Heretic Magazine Issue 10

Summer is here and, just like the Heretic Magazine Issue 10, it is hot, steamy and something you have no doubt eagerly awaited for weeks. I know I have.


As you delve into our latest assortment of heretical holiday companions, remember that we call our magazine the Heretic because heresy is how we keep our sanity in a world where media and puppet masters create the agenda and manipulate the masses. Heresy is how we fight back. Heresy is good.

I am especially excited about Heretic Magazine Issue 10, for it includes my latest article, and one that I was inspired to write after I toured Mexico last year, and began studying the curious, Book of Mormon.


You’ve seen the musical, now feast on the facts. In From Mesopotamia to Mesoamerica; Hunting for History in the Book of Mormon, I comb the pages of the controversial Latter-Day Saint text in search of irrefutable proof that the peculiar tale actually does chronicle elements of real history. What I have uncovered may surprise you. It surprised me.

As always, you can check out the latest Heretic Magazine content here:

The Heretic Magazine Issue 9

The Heretic Magazine Issue 9 is out, and I am very excited about this issue; fabulous insights from the some of the worlds most renowned and innovative voices.


You can watch my video editorial introducing the new issue here.

Editorial photo

And of course each article is minted with the luscious designs of The Heretic Magazine Creative Director, Mark Foster.


I am also proud to debut my research into the magical Mesopotamian cultures and their veneration of the bee. Might the ‘bag’ that Assyrian and other ancient cultures around the world portrayed in their reliefs be related to bees? I explore that possibility in my latest article.

Pollen Gods

I hope you can check it out. You can purchase The Heretic Magazine Issue 9 here.

Maya Kings as Bee Gods

I recently returned from a fascinating trip to Mexico, where I toured many Olmec, Toltec, Mayan and Aztec archaeological sites. While exploring these amazing places is not unusual, I suspect that few have investigated them for evidence of bee veneration. I am pleased to say that what I discovered exceeded my expectations.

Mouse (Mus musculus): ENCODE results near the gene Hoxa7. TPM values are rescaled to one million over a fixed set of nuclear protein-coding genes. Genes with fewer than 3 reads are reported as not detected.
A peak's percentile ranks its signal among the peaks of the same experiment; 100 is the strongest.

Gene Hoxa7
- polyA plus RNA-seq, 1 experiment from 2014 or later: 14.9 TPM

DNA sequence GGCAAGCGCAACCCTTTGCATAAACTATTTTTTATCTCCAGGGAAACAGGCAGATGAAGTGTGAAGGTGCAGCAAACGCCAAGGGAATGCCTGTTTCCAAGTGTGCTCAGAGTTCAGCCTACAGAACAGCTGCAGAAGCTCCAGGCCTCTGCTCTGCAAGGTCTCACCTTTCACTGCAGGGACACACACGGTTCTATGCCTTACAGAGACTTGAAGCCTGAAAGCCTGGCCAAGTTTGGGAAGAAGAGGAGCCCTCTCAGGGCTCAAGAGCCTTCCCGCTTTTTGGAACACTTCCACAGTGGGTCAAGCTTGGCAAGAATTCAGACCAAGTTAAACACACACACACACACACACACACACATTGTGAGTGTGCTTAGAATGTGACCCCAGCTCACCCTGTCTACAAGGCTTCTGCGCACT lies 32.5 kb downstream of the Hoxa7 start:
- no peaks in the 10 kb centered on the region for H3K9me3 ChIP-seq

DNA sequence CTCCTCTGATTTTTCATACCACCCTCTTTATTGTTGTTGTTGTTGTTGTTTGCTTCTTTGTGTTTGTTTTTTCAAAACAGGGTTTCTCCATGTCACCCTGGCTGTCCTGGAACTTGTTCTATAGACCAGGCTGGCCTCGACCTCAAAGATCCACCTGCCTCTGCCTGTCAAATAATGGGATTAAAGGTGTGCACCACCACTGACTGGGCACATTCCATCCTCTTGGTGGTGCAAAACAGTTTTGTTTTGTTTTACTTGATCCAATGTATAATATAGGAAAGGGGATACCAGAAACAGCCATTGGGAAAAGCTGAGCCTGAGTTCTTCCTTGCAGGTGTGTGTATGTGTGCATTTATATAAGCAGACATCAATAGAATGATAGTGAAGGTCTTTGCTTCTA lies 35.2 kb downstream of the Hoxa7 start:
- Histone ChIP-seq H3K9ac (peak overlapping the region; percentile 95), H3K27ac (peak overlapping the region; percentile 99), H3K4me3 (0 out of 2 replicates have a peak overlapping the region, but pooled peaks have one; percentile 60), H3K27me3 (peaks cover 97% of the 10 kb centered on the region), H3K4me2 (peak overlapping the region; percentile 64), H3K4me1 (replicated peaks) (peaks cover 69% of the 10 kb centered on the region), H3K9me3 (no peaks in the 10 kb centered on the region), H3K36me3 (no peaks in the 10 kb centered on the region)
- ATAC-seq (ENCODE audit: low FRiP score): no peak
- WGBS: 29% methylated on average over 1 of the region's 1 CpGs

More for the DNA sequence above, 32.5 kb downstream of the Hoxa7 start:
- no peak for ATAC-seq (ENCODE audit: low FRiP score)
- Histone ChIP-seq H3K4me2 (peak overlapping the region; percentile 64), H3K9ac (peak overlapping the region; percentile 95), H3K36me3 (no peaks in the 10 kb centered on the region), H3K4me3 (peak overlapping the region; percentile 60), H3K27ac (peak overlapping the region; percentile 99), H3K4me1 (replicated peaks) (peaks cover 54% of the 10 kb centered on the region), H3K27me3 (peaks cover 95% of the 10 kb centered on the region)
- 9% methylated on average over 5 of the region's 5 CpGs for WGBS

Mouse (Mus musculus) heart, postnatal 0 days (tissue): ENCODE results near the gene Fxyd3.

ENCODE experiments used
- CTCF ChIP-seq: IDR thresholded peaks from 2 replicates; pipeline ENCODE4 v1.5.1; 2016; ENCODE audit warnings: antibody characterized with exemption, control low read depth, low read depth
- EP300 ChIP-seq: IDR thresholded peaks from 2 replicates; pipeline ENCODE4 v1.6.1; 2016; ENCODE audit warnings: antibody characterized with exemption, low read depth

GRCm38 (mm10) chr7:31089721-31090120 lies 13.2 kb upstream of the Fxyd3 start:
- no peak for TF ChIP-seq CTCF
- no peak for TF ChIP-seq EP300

While the bulk of my findings will be featured in future articles for the Heretic Magazine, I would like to share one observation that I think is quite astonishing. Mayan bee-gods were male, which itself is quite unusual, and were known as the ‘Saviour God’. Why? Hold that thought.

What is truly remarkable is that the Mayan king associated himself with Venus, a male deity and the most important planetary object of the Maya. Where this gets interesting is that the Maya believed Venus, symbolically, was a bee, due to its intelligent movements; like many ancients, the Maya appear to have been aware of the bee’s peculiar, figure-of-eight-shaped waggle dance. As a result, it was common for the king to depict himself as a drone bee, complete with drone-bee eyes, and a protruding tongue with which to taste the honey of his kingdom. The images below are from the remote Mayan city of Palenque, situated deep in the Mexican jungle, but can be found at ancient sites all across Mexico.


Mayan Kings as Venus, the Bee God, Palenque © Andrew Gough


Mayan Kings as Venus, the Bee God, Palenque © Andrew Gough


Mayan Kings as Venus, the Bee God, Palenque © Andrew Gough

So why is the Mayan bee-god referred to as the ‘Saviour God’? The answer lies in Mayan mythology. The Maya believed that Venus and his brother, the Sun, descended into the underworld, where the Sun was killed by the God of Death. Venus (a bee) returned with the dead Sun’s head, which he turned into corn, which seeded mankind. Thus, the bee is known as the ‘Saviour God’. The image below, from the Mayan Venus Temple in Tulum, is known as the ‘Descending God’ and depicts Venus, the bee, complete with a bee tail, upside down, diving down to Earth to pollenate mankind.

Decending God

The Descending Bee God, Venus, Tulum. © Andrew Gough